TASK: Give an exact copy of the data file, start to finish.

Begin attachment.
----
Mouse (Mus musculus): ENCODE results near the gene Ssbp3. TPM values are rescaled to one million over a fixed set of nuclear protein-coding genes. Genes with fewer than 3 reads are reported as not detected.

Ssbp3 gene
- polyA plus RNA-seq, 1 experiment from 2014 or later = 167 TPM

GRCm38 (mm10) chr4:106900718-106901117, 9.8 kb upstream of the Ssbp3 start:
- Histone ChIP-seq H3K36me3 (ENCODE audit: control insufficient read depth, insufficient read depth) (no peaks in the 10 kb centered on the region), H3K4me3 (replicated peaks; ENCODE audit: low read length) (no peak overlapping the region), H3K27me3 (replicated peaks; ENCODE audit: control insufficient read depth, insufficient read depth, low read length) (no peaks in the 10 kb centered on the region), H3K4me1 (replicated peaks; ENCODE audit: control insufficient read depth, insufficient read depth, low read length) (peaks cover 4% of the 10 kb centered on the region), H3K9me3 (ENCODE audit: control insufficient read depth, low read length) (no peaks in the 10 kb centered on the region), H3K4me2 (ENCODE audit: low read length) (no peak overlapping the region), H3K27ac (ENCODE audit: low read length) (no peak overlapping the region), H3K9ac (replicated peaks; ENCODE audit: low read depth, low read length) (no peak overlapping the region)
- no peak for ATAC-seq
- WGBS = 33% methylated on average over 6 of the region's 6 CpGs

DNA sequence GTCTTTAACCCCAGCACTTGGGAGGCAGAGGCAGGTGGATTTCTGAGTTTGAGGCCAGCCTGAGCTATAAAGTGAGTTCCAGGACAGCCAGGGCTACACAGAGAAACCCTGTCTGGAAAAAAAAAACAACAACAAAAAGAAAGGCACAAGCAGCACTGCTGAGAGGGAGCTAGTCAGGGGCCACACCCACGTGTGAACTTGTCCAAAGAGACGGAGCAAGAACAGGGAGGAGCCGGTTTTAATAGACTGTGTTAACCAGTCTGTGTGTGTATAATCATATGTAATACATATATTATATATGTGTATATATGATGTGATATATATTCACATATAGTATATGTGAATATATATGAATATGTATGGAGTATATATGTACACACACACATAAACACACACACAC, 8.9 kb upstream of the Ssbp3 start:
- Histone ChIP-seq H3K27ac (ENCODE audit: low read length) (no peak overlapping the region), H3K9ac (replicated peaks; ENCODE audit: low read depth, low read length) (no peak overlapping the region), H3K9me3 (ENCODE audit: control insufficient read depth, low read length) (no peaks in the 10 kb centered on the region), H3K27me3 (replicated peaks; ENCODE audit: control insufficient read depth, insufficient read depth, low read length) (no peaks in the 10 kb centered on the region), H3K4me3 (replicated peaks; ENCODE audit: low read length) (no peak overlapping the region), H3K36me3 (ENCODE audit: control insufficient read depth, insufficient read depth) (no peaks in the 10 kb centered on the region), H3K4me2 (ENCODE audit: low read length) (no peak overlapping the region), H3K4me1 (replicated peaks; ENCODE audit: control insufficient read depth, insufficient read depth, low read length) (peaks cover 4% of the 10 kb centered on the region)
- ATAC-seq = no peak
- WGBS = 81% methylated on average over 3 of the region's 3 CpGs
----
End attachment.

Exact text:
Mouse (Mus musculus): ENCODE results near the gene Ssbp3. TPM values are rescaled to one million over a fixed set of nuclear protein-coding genes. Genes with fewer than 3 reads are reported as not detected.

Ssbp3 gene
- polyA plus RNA-seq, 1 experiment from 2014 or later = 167 TPM

GRCm38 (mm10) chr4:106900718-106901117, 9.8 kb upstream of the Ssbp3 start:
- Histone ChIP-seq H3K36me3 (ENCODE audit: control insufficient read depth, insufficient read depth) (no peaks in the 10 kb centered on the region), H3K4me3 (replicated peaks; ENCODE audit: low read length) (no peak overlapping the region), H3K27me3 (replicated peaks; ENCODE audit: control insufficient read depth, insufficient read depth, low read length) (no peaks in the 10 kb centered on the region), H3K4me1 (replicated peaks; ENCODE audit: control insufficient read depth, insufficient read depth, low read length) (peaks cover 4% of the 10 kb centered on the region), H3K9me3 (ENCODE audit: control insufficient read depth, low read length) (no peaks in the 10 kb centered on the region), H3K4me2 (ENCODE audit: low read length) (no peak overlapping the region), H3K27ac (ENCODE audit: low read length) (no peak overlapping the region), H3K9ac (replicated peaks; ENCODE audit: low read depth, low read length) (no peak overlapping the region)
- no peak for ATAC-seq
- WGBS = 33% methylated on average over 6 of the region's 6 CpGs

DNA sequence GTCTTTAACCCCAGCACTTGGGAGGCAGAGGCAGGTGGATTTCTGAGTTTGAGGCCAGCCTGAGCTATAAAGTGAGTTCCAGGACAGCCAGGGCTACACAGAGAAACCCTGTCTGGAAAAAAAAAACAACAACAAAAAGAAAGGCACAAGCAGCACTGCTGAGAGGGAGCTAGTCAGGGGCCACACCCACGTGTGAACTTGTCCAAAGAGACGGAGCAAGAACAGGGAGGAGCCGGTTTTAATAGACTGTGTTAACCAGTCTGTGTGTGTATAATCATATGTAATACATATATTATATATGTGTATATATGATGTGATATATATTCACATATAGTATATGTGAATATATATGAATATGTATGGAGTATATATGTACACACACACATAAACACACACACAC, 8.9 kb upstream of the Ssbp3 start:
- Histone ChIP-seq H3K27ac (ENCODE audit: low read length) (no peak overlapping the region), H3K9ac (replicated peaks; ENCODE audit: low read depth, low read length) (no peak overlapping the region), H3K9me3 (ENCODE audit: control insufficient read depth, low read length) (no peaks in the 10 kb centered on the region), H3K27me3 (replicated peaks; ENCODE audit: control insufficient read depth, insufficient read depth, low read length) (no peaks in the 10 kb centered on the region), H3K4me3 (replicated peaks; ENCODE audit: low read length) (no peak overlapping the region), H3K36me3 (ENCODE audit: control insufficient read depth, insufficient read depth) (no peaks in the 10 kb centered on the region), H3K4me2 (ENCODE audit: low read length) (no peak overlapping the region), H3K4me1 (replicated peaks; ENCODE audit: control insufficient read depth, insufficient read depth, low read length) (peaks cover 4% of the 10 kb centered on the region)
- ATAC-seq = no peak
- WGBS = 81% methylated on average over 3 of the region's 3 CpGs